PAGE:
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Test of the century

28 September 2014 3:00
By Edward Bishop

Procedure

(Thanks to The Register: see http://theregister.co.uk/2014/09/24/bash_shell_vuln retrieved 28th Sept 2014 0300hrs UTC).

Execute

env X="() { :;} ; echo busted" /bin/sh -c "echo completed"

Expected outcome

what is returned DOES NOT include the string

busted

What makes this test the best

The defect this test detects is, to general knowledge, the worst ever, and it has been in very widespread production for 22 years. The test crackles with danger, as the world is now seeing.

I think the test is very beautiful in several aspects, and especially in its simplicity; but these are not important compared to the harm it will cause.

How testing could have helped

Heartbleed was detected by PT contributor and advertiser Codenomicon, using its advanced fuzzing tools. It is almost as surprising as Shellshock, although less simple. Static analysis vendor and PT issue sponsor Coverity added, quickly, detection to its algorithms. That proves that those algorithms could have been extended to detect it first. My guess is Coverity was unlucky and it could approximately equally as likely have been the other way around. A statistician with sufficient understanding of both organizationís methods could calculate the likelihood of my being right. Unfortunately I donít have time.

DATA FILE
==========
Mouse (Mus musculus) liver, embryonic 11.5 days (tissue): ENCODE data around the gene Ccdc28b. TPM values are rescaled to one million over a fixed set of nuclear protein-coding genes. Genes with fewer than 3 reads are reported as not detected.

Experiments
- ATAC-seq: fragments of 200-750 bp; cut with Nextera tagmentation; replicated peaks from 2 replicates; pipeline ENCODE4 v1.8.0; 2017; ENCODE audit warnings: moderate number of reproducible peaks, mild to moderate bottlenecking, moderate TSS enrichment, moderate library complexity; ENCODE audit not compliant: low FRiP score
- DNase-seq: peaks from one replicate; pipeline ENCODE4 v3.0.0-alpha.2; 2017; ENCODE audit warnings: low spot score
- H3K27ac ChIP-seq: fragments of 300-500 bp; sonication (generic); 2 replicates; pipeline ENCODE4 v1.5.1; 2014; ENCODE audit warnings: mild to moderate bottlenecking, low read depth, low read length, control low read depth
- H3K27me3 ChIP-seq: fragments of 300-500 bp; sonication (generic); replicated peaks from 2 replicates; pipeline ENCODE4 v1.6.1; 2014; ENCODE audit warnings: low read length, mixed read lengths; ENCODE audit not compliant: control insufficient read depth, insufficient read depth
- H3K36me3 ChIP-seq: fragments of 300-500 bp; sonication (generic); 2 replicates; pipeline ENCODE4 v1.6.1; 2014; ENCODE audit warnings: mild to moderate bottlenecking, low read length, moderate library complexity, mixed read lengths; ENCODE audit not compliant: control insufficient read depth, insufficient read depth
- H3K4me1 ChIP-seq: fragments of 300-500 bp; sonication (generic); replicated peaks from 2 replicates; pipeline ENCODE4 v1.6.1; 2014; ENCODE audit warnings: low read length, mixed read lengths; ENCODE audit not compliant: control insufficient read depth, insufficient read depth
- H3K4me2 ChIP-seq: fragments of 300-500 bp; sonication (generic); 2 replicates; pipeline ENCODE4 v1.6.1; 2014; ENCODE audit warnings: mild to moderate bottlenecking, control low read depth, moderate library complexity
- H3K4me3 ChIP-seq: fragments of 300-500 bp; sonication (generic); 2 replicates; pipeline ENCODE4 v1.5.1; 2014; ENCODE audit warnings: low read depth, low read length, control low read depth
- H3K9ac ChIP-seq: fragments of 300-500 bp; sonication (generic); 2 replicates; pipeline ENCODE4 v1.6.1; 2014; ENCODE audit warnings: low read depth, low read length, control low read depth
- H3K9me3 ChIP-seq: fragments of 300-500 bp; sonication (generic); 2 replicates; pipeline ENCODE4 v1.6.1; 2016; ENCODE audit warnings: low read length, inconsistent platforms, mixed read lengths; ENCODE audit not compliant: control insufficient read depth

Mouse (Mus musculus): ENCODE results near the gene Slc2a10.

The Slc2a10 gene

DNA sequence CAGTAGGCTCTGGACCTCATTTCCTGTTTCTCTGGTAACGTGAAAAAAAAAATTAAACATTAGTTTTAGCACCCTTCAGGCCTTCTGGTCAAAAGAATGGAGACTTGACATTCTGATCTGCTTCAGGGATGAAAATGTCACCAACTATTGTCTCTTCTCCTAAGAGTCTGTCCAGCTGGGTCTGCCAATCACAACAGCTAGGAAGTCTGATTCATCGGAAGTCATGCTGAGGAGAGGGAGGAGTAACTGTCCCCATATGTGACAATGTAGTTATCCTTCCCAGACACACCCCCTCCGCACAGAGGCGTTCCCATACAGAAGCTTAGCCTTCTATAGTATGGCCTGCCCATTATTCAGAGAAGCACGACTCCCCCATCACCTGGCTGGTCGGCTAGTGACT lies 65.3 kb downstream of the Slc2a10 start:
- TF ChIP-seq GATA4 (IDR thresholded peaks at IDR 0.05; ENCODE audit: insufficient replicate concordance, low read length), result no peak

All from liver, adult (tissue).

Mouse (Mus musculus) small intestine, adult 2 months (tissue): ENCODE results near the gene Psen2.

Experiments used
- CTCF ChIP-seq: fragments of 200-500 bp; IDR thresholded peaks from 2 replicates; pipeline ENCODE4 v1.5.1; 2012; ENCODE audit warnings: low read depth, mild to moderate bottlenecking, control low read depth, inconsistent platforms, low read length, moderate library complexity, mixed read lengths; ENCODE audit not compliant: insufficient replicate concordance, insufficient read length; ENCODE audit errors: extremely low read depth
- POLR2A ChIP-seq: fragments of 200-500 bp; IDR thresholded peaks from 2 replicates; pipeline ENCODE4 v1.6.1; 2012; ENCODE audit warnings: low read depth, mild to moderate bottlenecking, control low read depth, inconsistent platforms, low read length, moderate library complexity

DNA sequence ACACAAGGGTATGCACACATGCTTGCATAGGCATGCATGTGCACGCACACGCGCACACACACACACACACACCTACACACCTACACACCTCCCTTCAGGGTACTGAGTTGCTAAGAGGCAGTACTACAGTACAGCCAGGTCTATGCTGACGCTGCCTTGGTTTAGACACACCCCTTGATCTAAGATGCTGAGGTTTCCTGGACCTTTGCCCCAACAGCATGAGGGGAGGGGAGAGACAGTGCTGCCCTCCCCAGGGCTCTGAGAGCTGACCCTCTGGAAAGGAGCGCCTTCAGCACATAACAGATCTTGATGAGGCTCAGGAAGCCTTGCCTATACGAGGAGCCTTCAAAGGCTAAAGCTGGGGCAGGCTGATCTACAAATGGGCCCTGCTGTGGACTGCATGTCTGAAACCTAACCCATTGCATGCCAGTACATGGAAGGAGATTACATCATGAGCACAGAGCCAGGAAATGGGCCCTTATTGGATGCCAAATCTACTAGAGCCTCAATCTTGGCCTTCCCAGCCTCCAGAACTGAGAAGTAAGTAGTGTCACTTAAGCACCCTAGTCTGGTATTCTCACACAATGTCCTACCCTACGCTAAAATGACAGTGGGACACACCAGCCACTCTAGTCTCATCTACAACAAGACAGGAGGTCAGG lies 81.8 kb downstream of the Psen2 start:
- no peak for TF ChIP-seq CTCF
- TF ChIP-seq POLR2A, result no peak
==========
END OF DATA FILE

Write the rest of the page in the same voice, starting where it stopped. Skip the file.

In both cases, the test strategy should (and may) have aimed to execute the test earlier. How could testing tactics have stood the best chance of achieving that? Any empirical or code-based test approach depends to a large extent on luck. Often, luck is in and important defects are found.

But not often enough. Shellshock proves that. It reinforces that no amount of expensive empirical testing can replace essential analytical testing.

Specifying, formally, Bashís parse algorithm then applying basic test analysis fed back to that specification would have prevented the defect. That inexpensive procedure should ideally have been done before the parser was coded, but could have been done at any time and would have saved harm by enabling the fix to be applied quietly.

I intend no criticism of the community that has developed Bash and given it to the world. It is not obliged to apply formal analytical testing. But if only someone had.



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